This is the song "Beyond Here Lies Nothing" from Bob's latest album that was released earlier this year. It is a clip advertising HBO's series "True Blood". Look, I appreciate that HBO has given us some of the finest television ever. "The Wire", "Deadwood", "Curb Your Enthusiasm" all come to mind. But "True Blood" is shit. Hokey, preachy, hamfisted shit. I illegally downloaded (suck my balls, HBO legal) and watched the entire first season. I don't mind saying, that it was the worst combination or terrible writing and terrible acting I have ever endured. I have not spent much time in the South, but I know a bad accent when I hear it. And Anna Paquin couldn't sell a southern accent if she were magically granted a decent set of teeth for doing so. Enough with the Vampire bullshit already! Yeah, we get it. Vampires are like gay people. They can't help who they are and they just want to live normal lives. But those ignorant, hateful religious people just want to persecute them. Bla bla bla. Look, I'd be open to that metaphor if it wasn't handled with subtly of a sledge hammer.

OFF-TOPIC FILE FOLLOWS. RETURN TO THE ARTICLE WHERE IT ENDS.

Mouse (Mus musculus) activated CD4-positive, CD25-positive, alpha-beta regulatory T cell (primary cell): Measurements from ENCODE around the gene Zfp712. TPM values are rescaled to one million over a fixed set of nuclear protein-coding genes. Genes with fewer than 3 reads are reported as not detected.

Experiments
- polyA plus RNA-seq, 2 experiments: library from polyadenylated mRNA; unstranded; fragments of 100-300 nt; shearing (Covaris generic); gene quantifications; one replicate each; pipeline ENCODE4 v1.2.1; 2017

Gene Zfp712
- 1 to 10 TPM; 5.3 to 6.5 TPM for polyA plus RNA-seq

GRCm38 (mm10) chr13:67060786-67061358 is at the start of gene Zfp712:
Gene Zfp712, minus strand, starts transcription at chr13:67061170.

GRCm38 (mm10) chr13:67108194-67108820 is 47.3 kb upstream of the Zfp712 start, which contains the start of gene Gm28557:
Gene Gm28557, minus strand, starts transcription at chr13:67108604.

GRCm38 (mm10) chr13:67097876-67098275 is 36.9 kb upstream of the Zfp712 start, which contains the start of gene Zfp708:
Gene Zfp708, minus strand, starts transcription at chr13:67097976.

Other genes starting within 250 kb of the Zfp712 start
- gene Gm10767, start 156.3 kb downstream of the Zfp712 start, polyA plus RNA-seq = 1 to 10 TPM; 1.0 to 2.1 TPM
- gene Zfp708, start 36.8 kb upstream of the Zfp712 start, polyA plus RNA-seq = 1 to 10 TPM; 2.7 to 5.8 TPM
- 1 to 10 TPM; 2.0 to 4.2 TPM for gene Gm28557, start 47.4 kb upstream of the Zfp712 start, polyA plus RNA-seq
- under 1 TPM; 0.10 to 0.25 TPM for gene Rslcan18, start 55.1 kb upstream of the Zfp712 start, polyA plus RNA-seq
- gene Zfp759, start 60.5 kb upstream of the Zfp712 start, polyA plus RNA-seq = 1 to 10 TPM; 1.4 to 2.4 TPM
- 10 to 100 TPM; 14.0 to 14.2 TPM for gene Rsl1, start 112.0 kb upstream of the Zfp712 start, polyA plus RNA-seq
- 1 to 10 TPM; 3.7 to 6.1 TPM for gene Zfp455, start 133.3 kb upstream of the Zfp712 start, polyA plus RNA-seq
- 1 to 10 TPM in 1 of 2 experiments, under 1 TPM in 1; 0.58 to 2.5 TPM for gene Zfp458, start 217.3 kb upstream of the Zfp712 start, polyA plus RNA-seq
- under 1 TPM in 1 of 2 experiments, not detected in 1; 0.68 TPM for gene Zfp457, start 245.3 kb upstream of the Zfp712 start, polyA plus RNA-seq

Seriously terrible show.







Some months back, I took what I thought was a forgotten punchline of pop culture and ridiculed it. It's how I roll. Little did I know that a few months later, Michael Jackson would die and CNN would then ignore a people's revolution in Iran to eulogize and reinvent the noseless pederass (8 year olds, Dude) for nearly a month straight. And in the process, turn this punchline into a humanitarian and cultural triumph.

Don't I look like the dick.

I stand by my original statement that "We Are The World" is a terrible song. I really have no idea what the hell Bob was doing anywhere near it. I suppose he was trying to remain relevant. It was 1985 and he hadn't had a really good record in almost 10 years (1976's Desire). So I can give him a break for trying to fit in with the kids at school. Of course it wasn't until 1989 when he would figure out that all along, he just needed to be himself. I can't overstate just how good "Oh, Mercy" is. But at the time, it seemed like a good idea to stand next to Dion Warwick's nostrils and sing a self congratulatory Pepsi commercial.